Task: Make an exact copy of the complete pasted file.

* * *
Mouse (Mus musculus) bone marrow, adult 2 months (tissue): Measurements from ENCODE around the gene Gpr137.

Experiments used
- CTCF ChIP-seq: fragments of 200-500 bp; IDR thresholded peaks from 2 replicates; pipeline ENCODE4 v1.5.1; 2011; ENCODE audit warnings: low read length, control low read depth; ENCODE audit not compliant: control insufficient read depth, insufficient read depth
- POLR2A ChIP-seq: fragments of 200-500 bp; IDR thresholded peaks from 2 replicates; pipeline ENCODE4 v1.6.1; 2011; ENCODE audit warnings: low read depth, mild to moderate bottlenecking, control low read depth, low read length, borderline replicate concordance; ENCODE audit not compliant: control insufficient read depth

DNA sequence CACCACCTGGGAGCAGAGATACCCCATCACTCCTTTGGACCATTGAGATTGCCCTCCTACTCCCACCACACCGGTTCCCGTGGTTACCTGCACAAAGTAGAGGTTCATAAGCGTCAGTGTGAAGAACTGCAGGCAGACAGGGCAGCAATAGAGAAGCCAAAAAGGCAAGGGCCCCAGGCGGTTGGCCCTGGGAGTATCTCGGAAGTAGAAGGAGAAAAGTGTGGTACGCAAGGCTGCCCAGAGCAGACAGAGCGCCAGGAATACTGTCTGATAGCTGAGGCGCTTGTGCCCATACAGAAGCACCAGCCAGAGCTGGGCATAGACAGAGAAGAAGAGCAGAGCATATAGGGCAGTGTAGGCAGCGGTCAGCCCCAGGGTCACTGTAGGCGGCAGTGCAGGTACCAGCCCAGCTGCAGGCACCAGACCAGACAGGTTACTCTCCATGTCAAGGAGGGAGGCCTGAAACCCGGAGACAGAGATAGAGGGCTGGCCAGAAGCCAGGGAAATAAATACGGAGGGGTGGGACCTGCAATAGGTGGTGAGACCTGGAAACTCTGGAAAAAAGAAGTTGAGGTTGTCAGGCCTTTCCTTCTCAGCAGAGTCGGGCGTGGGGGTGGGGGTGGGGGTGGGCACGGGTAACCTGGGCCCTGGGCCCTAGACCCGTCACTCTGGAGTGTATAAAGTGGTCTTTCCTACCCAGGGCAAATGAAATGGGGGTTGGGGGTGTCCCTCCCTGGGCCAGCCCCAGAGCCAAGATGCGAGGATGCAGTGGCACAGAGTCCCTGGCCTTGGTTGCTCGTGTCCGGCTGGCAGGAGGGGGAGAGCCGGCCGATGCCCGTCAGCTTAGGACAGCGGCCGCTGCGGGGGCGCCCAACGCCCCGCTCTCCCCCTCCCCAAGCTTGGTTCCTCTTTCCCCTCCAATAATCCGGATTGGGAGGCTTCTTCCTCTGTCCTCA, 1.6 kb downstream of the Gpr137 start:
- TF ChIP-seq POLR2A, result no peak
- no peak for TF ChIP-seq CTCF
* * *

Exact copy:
Mouse (Mus musculus) bone marrow, adult 2 months (tissue): Measurements from ENCODE around the gene Gpr137.

Experiments used
- CTCF ChIP-seq: fragments of 200-500 bp; IDR thresholded peaks from 2 replicates; pipeline ENCODE4 v1.5.1; 2011; ENCODE audit warnings: low read length, control low read depth; ENCODE audit not compliant: control insufficient read depth, insufficient read depth
- POLR2A ChIP-seq: fragments of 200-500 bp; IDR thresholded peaks from 2 replicates; pipeline ENCODE4 v1.6.1; 2011; ENCODE audit warnings: low read depth, mild to moderate bottlenecking, control low read depth, low read length, borderline replicate concordance; ENCODE audit not compliant: control insufficient read depth

DNA sequence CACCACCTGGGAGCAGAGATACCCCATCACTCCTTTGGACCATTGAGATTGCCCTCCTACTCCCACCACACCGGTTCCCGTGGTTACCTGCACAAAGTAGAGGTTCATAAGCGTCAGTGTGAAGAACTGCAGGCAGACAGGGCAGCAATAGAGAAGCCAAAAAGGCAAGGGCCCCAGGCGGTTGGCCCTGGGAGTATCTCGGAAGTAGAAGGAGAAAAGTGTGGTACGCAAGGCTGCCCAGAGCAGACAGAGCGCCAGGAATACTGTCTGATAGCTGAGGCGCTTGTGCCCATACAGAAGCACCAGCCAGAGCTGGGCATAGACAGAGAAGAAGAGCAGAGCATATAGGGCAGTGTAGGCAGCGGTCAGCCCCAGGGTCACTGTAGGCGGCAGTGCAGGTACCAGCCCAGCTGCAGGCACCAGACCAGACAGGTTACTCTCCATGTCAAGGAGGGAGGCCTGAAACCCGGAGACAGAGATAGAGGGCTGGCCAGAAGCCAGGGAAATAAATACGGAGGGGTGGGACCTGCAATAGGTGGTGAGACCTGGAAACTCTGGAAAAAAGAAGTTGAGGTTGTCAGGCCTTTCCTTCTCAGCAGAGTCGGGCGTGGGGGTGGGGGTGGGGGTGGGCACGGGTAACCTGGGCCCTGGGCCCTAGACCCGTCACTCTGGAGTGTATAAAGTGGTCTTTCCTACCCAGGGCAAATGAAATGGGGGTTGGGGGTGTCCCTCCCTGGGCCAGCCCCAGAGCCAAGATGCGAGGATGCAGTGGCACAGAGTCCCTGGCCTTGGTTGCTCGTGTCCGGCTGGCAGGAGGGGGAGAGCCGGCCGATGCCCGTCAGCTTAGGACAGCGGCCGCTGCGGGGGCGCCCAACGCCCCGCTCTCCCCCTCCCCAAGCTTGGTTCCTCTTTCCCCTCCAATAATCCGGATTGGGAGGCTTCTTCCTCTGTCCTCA, 1.6 kb downstream of the Gpr137 start:
- TF ChIP-seq POLR2A, result no peak
- no peak for TF ChIP-seq CTCF